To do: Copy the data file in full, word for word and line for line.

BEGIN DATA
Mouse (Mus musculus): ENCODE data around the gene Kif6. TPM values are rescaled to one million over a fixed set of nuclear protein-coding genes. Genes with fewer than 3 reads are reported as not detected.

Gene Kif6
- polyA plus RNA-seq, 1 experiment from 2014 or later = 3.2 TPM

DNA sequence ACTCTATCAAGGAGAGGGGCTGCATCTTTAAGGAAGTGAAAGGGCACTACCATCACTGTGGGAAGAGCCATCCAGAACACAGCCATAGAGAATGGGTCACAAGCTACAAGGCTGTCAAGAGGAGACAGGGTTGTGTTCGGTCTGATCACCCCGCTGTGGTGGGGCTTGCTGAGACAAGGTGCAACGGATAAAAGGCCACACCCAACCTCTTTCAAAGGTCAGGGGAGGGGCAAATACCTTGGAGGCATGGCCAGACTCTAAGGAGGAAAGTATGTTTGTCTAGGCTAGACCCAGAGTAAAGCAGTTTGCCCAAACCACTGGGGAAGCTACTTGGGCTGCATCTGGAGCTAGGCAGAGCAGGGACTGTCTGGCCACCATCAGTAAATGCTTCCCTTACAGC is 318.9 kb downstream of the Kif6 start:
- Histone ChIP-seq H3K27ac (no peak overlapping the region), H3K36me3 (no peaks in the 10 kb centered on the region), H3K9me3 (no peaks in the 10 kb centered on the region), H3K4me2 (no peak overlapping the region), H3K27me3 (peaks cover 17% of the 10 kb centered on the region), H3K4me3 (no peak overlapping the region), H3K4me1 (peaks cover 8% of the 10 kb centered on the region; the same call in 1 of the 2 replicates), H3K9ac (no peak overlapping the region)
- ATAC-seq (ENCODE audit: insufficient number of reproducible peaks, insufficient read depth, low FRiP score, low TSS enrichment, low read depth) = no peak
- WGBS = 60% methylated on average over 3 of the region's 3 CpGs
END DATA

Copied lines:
Mouse (Mus musculus): ENCODE data around the gene Kif6. TPM values are rescaled to one million over a fixed set of nuclear protein-coding genes. Genes with fewer than 3 reads are reported as not detected.

Gene Kif6
- polyA plus RNA-seq, 1 experiment from 2014 or later = 3.2 TPM

DNA sequence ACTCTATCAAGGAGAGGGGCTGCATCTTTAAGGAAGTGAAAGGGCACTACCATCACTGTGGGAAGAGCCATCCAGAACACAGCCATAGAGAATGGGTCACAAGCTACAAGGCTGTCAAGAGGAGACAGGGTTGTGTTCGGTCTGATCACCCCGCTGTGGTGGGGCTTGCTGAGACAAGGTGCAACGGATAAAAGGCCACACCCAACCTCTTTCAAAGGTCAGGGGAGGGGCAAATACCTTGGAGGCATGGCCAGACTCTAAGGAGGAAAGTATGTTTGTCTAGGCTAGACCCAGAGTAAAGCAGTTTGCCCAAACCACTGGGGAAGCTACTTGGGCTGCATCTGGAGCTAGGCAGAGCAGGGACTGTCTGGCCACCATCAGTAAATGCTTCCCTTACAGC is 318.9 kb downstream of the Kif6 start:
- Histone ChIP-seq H3K27ac (no peak overlapping the region), H3K36me3 (no peaks in the 10 kb centered on the region), H3K9me3 (no peaks in the 10 kb centered on the region), H3K4me2 (no peak overlapping the region), H3K27me3 (peaks cover 17% of the 10 kb centered on the region), H3K4me3 (no peak overlapping the region), H3K4me1 (peaks cover 8% of the 10 kb centered on the region; the same call in 1 of the 2 replicates), H3K9ac (no peak overlapping the region)
- ATAC-seq (ENCODE audit: insufficient number of reproducible peaks, insufficient read depth, low FRiP score, low TSS enrichment, low read depth) = no peak
- WGBS = 60% methylated on average over 3 of the region's 3 CpGs